Over the years, Israel has packaged and repackaged this basic formula. When it had, beginning with Oslo, a Palestinian leadership willing to sign off on its terms, it was happy to negotiate various technicalities—while carrying on expropriating land and building new roads and settlements in the very territories supposedly under negotiation. Whenever Palestinians have balked at granting certain concessions, such as renouncing the rights of refugees driven from their homes in 1948, Israel has called off negotiations and complained vociferously about not having a “partner for peace.”

So what’s happening now is nothing new: Palestinians are being told that they can either accept Israel’s terms and call the shattered fragments of territory they are left with “a state with attributes of sovereignty.” Or they can learn to live with them anyway.

For the vast majority of Palestinians, neither option is acceptable.

SAREE MAKDISI is a Professor of English and Comparative Literature at UCLA and author of the weblog Speaking Truth to Power. Email: makdisi@humnet.ucla.edu

More articles by:

Saree Makdisi’s latest book is Palestine Inside Out.

September 20, 2018
Michael Hudson
Wasting the Lehman Crisis: What Was Not Saved Was the Economy
John Pilger
Hold the Front Page, the Reporters are Missing
Kenn Orphan
The Power of Language in the Anthropocene
Paul Cox – Stan Cox
Puerto Rico’s Unnatural Disaster Rolls on Into Year Two
Rajan Menon
Yemen’s Descent Into Hell: a Saudi-American War of Terror
Russell Mokhiber
Nick Brana Says Dems Will Again Deny Sanders Presidential Nomination
Nicholas Levis
Three Lessons of Occupy Wall Street, With a Fair Dose of Memory
Steve Martinot
The Constitutionality of Homeless Encampments
Kevin Zeese - Margaret Flowers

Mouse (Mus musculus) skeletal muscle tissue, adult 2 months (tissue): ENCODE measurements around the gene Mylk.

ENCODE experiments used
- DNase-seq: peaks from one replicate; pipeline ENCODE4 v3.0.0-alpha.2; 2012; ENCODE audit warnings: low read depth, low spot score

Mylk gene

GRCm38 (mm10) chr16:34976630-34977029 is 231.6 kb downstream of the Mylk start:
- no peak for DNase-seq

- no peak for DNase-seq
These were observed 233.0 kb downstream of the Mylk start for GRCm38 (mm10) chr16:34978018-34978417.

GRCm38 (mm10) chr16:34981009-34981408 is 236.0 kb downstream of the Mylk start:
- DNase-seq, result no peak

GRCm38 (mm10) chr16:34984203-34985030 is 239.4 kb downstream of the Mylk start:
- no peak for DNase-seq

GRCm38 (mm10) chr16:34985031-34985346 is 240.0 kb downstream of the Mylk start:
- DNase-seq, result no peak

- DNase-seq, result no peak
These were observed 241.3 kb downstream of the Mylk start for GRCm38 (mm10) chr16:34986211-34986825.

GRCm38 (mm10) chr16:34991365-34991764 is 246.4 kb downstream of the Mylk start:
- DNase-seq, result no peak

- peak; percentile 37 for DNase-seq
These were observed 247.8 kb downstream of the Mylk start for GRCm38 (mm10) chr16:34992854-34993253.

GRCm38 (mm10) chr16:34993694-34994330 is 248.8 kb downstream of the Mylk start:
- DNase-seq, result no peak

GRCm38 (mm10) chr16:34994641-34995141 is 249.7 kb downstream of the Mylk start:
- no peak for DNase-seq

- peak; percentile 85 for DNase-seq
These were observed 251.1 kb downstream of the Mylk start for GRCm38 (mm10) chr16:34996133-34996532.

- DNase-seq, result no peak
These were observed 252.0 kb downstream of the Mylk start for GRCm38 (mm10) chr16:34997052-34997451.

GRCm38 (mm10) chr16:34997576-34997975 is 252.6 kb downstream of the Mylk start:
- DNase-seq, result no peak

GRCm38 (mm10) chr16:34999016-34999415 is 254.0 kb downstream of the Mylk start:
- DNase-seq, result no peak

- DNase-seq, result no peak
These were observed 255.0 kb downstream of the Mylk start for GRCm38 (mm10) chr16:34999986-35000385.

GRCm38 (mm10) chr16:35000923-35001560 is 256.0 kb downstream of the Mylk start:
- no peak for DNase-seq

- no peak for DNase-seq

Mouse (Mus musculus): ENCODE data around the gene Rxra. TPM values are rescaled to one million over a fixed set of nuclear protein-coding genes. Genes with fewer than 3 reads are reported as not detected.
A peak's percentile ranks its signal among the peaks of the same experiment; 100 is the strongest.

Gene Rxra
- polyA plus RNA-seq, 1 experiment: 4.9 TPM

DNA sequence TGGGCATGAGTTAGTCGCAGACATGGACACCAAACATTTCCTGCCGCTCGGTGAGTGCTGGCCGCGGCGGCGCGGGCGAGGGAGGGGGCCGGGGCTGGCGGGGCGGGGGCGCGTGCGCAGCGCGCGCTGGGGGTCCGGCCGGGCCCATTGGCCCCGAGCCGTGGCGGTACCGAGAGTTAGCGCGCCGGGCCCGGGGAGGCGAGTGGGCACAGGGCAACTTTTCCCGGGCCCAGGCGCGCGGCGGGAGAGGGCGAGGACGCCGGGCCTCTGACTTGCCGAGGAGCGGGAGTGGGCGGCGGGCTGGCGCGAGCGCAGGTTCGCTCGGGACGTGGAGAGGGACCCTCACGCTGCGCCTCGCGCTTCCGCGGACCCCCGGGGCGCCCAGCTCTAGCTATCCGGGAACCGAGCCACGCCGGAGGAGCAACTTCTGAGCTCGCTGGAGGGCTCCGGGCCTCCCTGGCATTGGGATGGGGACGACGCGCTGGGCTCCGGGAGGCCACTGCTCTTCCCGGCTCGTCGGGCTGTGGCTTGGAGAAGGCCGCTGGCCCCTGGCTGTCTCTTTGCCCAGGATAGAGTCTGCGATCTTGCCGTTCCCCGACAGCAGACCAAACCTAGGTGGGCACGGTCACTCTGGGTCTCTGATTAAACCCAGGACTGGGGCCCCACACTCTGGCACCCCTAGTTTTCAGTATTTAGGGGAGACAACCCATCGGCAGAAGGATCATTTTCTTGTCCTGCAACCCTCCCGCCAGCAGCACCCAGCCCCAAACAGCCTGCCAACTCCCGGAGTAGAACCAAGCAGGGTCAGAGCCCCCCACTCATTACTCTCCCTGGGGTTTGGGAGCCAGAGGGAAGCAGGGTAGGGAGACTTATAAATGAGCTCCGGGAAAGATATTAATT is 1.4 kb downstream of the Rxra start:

The Aftershocks of the Economic Collapse Are Still Being Felt
Jesse Jackson
By Enforcing Climate Change Denial, Trump Puts Us All in Peril
George Wuerthner
Coyote Killing is Counter Productive
Mel Gurtov
On Dealing with China
Dean Baker
How to Reduce Corruption in Medicine: Remove the Money
September 19, 2018
Bruce E. Levine
When Bernie Sold Out His Hero, Anti-Authoritarians Paid
Lawrence Davidson
Political Fragmentation on the Homefront
George Ochenski
How’s That “Chinese Hoax” Treating You, Mr. President?
Cesar Chelala
The Afghan Morass
Chris Wright
Three Cheers for the Decline of the Middle Class
Howard Lisnoff
The Beat Goes On Against Protest in Saudi Arabia
Nomi Prins 
The Donald in Wonderland: Down the Financial Rabbit Hole With Trump
Jack Rasmus
On the 10th Anniversary of Lehman Brothers 2008: Can ‘IT’ Happen Again?
Richard Schuberth
Make Them Suffer Too
Geoff Beckman
Kavanaugh in Extremis
Jonathan Engel
Rather Than Mining in Irreplaceable Wilderness, Why Can’t We Mine Landfills?
Binoy Kampmark
Needled Strawberries: Food Terrorism Down Under
Michael McCaffrey
A Curious Case of Mysterious Attacks, Microwave Weapons and Media Manipulation
Elliot Sperber
Eating the Constitution
September 18, 2018
Conn Hallinan
Britain: the Anti-Semitism Debate
Tamara Pearson
Why Mexico’s Next President is No Friend of Migrants
Richard Moser
Both the Commune and Revolution
Nick Pemberton
Serena 15, Tennis Love
Binoy Kampmark
Inconvenient Realities: Climate Change and the South Pacific
Martin Billheimer
La Grand’Route: Waiting for the Bus
John Kendall Hawkins
Seymour Hersh: a Life of Adversarial Democracy at Work
Faisal Khan
Is Israel a Democracy?
John Feffer
The GOP Wants Trumpism…Without Trump
Kim Ives
The Roots of Haiti’s Movement for PetroCaribe Transparency
Dave Lindorff
We Already Have a Fake Billionaire President; Why Would We want a Real One Running in 2020?
Gerry Brown
Is China Springing Debt Traps or Throwing a Lifeline to Countries in Distress?
Pete Tucker
The Washington Post Really Wants to Stop Ben Jealous
Dean Baker
Getting It Wrong Again: Consumer Spending and the Great Recession
September 17, 2018
Melvin Goodman
What is to be Done?
Rob Urie
American Fascism
Patrick Cockburn
The Adults in the White House Trying to Save the US From Trump Are Just as Dangerous as He Is
Jeffrey St. Clair - Alexander Cockburn
The Long Fall of Bob Woodward: From Nixon’s Nemesis to Cheney’s Savior
FacebookTwitterGoogle+RedditEmail